Methane Gas and Methane Gas Migration (Professional Version)

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Natural gas formed by thermogenic processes contains small amounts of ethane and propane and may
contain very small amounts of butane and pentane as well as methane.
Some coals, like from the anthracite region, contain thermogenic gas, but some coal bed methane could
be either biogenic or thermogenic gas. When bacteria generate “biogenic” gas, they create mainly
methane

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Methane Gas and Methane Gas Migration (Professional Version)

  1. 1. A P E N N S Y L V A N I A P E R S P E C T I V E Types of Methane GasThere are two main types of methanefound in rock formations andgroundwater.The types are based on adifference in origin, not composition:1. Thermogenic methane, which isformed from buried organic matter atconsiderable depths where the rocks arecompressed and heated.2. Biogenic or bacterial methane,which forms closer to the surface by theaction of bacteria.Natural gas formed by thermogenic processes contains small amounts of ethane and propane and maycontain very small amounts of butane and pentane as well as methane.Some coals, like from the anthracite region, contain thermogenic gas, but some coal bed methane couldbe either biogenic or thermogenic gas.When bacteria generate “biogenic” gas, they create mainlymethane.Methane Gas Concerns and ConcentrationsThe US Department of the Interior, Office of Surface Mining, suggests that when the level of methanegas in the water is less than 10 mg/L it is safe, but monitoring is required at 10 to 28 mg/L, andimmediate action is needed above 28 mg/L.At a level of 28 mg/L, the water is fully saturated withmethane and it is likely that any air space in the well is at or approaching the LEL.The air and out-gassing methane (not the water) is now flammable.Corrective action is recommended if the well is in a well pit or in the basement and the initial methanein water concentration is above 2 mg/L.METHANE GAS MIGRATIONAND YOUR WATER WELL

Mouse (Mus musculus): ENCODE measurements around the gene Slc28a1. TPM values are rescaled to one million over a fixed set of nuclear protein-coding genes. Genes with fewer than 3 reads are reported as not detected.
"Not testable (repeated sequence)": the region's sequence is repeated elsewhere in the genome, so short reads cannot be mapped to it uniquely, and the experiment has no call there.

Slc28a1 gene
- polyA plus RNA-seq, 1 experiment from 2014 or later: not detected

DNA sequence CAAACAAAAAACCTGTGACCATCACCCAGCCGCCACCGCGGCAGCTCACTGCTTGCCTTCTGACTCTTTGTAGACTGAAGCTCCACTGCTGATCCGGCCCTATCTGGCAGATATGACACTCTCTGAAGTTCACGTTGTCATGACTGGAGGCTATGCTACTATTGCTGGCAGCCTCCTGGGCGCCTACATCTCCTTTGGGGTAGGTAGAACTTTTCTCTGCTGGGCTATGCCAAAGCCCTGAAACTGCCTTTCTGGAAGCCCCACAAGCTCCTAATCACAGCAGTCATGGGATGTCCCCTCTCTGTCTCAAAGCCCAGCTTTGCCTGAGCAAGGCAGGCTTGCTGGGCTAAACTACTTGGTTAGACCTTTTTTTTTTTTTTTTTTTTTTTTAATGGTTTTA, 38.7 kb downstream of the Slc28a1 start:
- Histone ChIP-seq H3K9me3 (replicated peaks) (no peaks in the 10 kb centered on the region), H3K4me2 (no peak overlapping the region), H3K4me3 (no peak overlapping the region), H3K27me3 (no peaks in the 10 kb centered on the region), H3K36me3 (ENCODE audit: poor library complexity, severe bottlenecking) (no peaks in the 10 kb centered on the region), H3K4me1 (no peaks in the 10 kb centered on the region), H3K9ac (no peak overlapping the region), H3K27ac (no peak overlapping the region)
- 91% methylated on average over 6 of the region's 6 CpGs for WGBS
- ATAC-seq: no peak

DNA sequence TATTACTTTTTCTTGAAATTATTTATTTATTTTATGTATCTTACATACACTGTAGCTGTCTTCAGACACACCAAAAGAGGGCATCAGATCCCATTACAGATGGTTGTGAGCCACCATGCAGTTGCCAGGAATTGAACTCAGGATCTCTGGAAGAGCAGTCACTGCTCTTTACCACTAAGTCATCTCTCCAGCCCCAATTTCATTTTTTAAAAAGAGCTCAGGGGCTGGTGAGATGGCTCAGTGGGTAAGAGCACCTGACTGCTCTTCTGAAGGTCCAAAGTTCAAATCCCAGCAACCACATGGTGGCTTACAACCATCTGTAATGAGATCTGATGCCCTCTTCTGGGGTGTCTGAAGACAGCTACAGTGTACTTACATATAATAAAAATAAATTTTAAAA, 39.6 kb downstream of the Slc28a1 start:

2. 2. Based on a review of regulations and guidance from other states, the following are our professionalrecommendations related to suggested actions for your well depending on the level of methane gas detected inthe water:Level 1 – PassiveVenting: Methane Levels < 2 mg/LPassive venting could simply include checking the electrical connections at the top of the well and installing avented sanitary well cap.Level 2 – Monitoring, Source Identification, and PassiveVenting: Methane Levels 2 to 7 mg/LAt this level, a passive venting system should be installed, consisting of a vented well cap using a vented pipingapproach.Level 3 – ActiveVenting, Removing Ignition Sources, and Seasonal Monitoring: Methane Level 7 to 10 mg/LBecause the level of methane gas in the well water will fluctuate as the water level in the well changes, it wouldbe advisable to conduct seasonal monitoring to better understand the variation in the gas concentration. Inaddition, this level of action would also include installing additional monitoring devices, an active venting systemon the well, and an evaluation of the well to determine if a modification to the well would reduce the level ofmethane gas.At this time, it may be advisable to conduct an isotopic analysis to determine the likely source of the methanegas. Isotopic analysis can determine if the source of the methane gas is from landfill gas, sewer gas, biogenic gas,or thermogenic gas.Note:Any time the level of methane is at or greater than 7 mg/L - Contact- PADEP and the Local Natural GasCompany inYour Area (under Oil and Gas Law- Section 78.89).Level 4 – Aggressive, Potentially Long-Term Treatment: Methane Levels 10 mg/L to 20 mg/LAt this level, it is most likely that an active ventilation system and the installation of intrinsically safe equipmentwill be necessary, but in the long-term it may be necessary to modify the system or install a treatment system.Before installing the treatment system, it would be advisable to complete a baseline analysis of the source andconduct additional water quality and wellbore analysis to evaluate the potential for modifying the well and aid inthe design of the water treatment system.Aeration or degasification is the primary way to eliminate the problemof methane gas in water.Level 5 – Aggressive Response, Mitigation and Long-Term Treatment: Methane Levels > 20 mg/LAt this level, it is likely the water has a number of aesthetic and safety issues and concerns and it may beadvisable to check if the water is also influenced by elevated levels of pH, ORP (oxidation/reduction potential),barium, strontium, chloride, iron, manganese, bromide, total dissolved solids, and other elements associated withsaline water.If the water is saturated with methane, i.e., > 28 mg/L, it may be advisable to retest the water/air using the IsoBagsampling method recommended by Isotech Laboratories, Inc., conduct a compositional and isotopic analysis ofthe gas/water and seek the assistance of a professional.For more information, visit www.water-research.net or www.bfenvironmental.com, or call 570-335-1947.© 2012 by B.F. Environmental Consultants Inc.Taking Action - Based onYour Level of Methane

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